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Tuesday, November 6, 2007

Sure-fire scripts at Umno assembly

NST (6/11/2007): Among the many, many possibilities that could come off in the Umno general assembly this time, two at least could be considered quite likely. One is a no-contest mood in the proceedings and the other is a return to Pas-bashing.
The first is becoming the standard overture for party elections, while the other is the seasonal blast-off prior to the general election.

Chronologically, it is the latter, as is widely known already, that will come first. But in order of importance, it is not really certain which of the two will take precedence to the 2,500 delegates attending.

The exact dates of the two elections are still anybody's guess but the vibes are telling the whole world that these two most critical events in the country's politics in three years are so near enough, you could almost smell them.

In fact, some pundits are oddly predicting that Prime Minister Datuk Seri Abdullah Ahmad Badawi, who is Umno president, would in his adjournment speech at the end of the assembly on Friday, announce the dissolution of parliament to pave the way for the general election.

Dissolving parliament at an Umno assembly? This has never been done before.

But it would be interesting indeed to observe how those speaking at the general assembly -- there will be about 50 of them -- would "navigate" through the process with party elections in mind.

An Umno Youth member I met the other day told me to watch out for who, among the first speakers debating the motion of thanks to the party president for his policy speech, would come out and propose that there be no contest for at least the top two positions in the party. Brownie points to be earned here.

"If this takes place as expected, it will create the mood and set the tone of sorts for everyone else," he said.

A no-contest mood is not new in Umno gatherings prior to party elections.

In the 2003 general assembly, for instance, which preceded the last party elections held the following year, this atmosphere was all apparent even with the reality that a changing of the guard in Umno was imminent since it was the last for Tun Dr Mahathir Mohamad as party president.

Dr Mahathir, who had announced much earlier that he was stepping down, had picked Abdullah as his successor and there was a lot of interest then as to who would be Abdullah's deputy.

The 2003 meet predictably quelled all the heat when delegates spoke about the need to avoid a contest for the top party posts, which could split the party.

And this was reciprocated by key party people -- the then vice-presidents Datuk Seri Najib Razak, Tan Sri Muhyiddin Yassin and Tan Sri Muhammad Muhammad Taib -- who pledged they would not challenge Abdullah's choice of successor, whoever he might be.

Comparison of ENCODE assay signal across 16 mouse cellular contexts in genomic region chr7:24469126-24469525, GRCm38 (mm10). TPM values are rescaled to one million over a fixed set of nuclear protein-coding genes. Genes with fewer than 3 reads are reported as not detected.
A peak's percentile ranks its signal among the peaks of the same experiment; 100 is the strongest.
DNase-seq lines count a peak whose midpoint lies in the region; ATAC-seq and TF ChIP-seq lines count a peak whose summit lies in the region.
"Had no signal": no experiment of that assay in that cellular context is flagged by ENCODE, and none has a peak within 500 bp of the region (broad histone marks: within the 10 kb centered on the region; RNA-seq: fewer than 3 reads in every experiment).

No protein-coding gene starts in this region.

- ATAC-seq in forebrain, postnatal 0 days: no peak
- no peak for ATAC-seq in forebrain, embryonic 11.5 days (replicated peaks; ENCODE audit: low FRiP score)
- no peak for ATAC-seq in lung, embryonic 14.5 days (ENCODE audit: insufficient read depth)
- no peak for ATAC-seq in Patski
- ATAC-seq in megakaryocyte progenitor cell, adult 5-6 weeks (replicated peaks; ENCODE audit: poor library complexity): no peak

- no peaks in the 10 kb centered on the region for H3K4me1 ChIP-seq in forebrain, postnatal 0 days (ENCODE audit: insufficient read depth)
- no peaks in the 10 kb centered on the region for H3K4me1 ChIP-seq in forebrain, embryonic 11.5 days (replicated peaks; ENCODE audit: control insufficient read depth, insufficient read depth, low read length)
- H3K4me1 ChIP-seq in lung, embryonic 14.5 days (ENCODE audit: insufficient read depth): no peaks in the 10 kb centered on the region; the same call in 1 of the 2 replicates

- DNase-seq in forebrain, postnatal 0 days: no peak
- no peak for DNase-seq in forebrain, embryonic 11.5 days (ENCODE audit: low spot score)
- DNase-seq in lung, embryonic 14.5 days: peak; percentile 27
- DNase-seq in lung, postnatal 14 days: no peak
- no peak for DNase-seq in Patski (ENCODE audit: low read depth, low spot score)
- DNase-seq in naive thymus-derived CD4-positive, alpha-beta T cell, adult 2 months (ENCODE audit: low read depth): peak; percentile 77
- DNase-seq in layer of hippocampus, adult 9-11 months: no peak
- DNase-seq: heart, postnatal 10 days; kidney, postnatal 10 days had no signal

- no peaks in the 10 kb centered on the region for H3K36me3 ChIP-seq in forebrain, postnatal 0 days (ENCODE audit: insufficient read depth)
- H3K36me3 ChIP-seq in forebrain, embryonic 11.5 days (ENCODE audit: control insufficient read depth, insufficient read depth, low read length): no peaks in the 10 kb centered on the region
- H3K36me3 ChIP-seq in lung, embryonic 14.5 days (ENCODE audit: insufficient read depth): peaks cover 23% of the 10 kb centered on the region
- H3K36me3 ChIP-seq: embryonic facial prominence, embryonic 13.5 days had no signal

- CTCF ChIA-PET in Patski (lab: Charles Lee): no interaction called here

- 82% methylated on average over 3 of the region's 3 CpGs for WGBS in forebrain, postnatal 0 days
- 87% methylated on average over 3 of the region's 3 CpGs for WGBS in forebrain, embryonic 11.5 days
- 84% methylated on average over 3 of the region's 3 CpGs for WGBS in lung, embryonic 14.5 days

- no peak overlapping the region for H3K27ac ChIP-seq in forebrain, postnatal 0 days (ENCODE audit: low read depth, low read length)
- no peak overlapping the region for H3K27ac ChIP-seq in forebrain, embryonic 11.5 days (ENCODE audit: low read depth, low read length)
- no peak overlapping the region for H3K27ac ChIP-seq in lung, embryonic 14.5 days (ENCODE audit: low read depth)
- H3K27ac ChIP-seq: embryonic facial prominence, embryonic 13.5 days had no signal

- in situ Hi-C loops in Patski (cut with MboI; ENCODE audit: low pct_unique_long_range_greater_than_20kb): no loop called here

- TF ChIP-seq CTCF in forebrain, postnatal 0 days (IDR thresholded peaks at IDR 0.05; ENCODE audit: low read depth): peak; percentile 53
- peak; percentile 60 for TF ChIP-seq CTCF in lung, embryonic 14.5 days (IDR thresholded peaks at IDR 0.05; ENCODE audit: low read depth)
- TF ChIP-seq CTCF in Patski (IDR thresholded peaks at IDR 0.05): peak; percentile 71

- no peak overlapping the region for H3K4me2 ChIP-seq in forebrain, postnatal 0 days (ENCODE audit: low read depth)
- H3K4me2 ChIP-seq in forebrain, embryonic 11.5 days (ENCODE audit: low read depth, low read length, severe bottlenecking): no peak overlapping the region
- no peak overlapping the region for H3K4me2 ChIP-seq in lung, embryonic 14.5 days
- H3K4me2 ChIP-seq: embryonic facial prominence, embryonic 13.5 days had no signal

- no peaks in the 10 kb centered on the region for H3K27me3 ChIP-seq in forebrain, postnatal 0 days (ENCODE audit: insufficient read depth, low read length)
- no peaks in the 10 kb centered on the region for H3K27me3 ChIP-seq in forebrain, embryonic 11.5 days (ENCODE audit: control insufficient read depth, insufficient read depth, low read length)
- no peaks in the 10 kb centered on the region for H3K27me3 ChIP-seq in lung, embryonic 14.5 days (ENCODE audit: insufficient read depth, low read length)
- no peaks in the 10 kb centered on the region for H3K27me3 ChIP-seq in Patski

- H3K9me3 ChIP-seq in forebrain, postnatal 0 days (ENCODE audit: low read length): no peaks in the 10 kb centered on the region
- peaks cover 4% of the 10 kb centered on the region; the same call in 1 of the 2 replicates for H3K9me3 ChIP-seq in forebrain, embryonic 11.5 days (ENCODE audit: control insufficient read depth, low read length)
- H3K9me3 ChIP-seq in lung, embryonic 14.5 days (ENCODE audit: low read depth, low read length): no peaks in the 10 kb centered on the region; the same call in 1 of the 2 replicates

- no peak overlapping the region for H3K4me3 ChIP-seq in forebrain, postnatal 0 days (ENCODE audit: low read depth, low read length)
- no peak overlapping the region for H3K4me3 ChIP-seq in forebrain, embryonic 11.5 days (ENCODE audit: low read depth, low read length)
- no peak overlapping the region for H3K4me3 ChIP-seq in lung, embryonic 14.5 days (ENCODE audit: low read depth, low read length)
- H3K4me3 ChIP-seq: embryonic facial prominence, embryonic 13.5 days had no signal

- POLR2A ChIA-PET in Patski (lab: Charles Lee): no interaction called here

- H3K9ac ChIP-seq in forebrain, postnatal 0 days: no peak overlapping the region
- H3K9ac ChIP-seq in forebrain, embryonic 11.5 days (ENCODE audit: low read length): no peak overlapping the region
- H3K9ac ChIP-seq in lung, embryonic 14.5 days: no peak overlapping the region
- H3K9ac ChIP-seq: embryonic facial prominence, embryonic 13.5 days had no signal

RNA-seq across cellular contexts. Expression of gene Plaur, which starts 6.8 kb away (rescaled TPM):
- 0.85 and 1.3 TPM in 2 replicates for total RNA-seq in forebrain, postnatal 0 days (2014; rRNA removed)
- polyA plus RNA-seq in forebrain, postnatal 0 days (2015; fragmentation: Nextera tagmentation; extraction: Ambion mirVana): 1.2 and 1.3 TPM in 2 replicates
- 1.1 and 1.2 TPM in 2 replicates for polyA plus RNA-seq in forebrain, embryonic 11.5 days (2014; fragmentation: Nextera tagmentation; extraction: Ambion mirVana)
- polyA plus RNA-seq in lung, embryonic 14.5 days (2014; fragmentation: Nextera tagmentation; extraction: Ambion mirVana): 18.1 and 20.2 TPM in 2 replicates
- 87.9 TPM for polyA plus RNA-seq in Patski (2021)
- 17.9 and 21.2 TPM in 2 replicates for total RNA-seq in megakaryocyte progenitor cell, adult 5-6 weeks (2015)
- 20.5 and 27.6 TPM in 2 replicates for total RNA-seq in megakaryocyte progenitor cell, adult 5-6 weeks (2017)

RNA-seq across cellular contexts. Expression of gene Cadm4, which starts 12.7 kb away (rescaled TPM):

A no-contest mood permeated when the three declared their stand, a situation initiated first by Dr Mahathir who, in his opening speech, expressed concern that the fight for posts would be disastrous. The delegates took the cue and created the kind of atmosphere and resolve to stay united.

This same spirit is most likely to be generated this time around, though the call for the abstention is, like always, only limited to the top two positions in the party.

Underneath all that however, the likelihood of subtle campaigning and lobbying -- one, for a seat in the next general election and another for other key positions in the party -- will be inevitable.

And one of the direct results of this is the prospect that some of those speaking at the assembly would take the opportunity to show off their party heroism by just hitting out at a common enemy -- Pas.

Pas, often convenient targets in Umno gatherings, was spared quite a bit in the last two general assemblies where delegates were preoccupied with other issues.

But there is a great possibility that Pas-bashing, as some observers describe it, would make a return this time.

There's plenty of room for that as well, according to an Umno insider, given the Barisan Nasional government's development agenda against Pas' politics of rhetoric.

The East Coast Economic Region development plans, for instance, would likely be cited in the attacks on Pas' strategies, especially in Kelantan.

Other ammo could come from issues arising out of the recent blazing street demonstration in Batu Buruk linked to opposition parties and the upcoming political march planned by non-governmental organisations and the opposition on Saturday, a day after the Umno assembly, in Kuala Lumpur.


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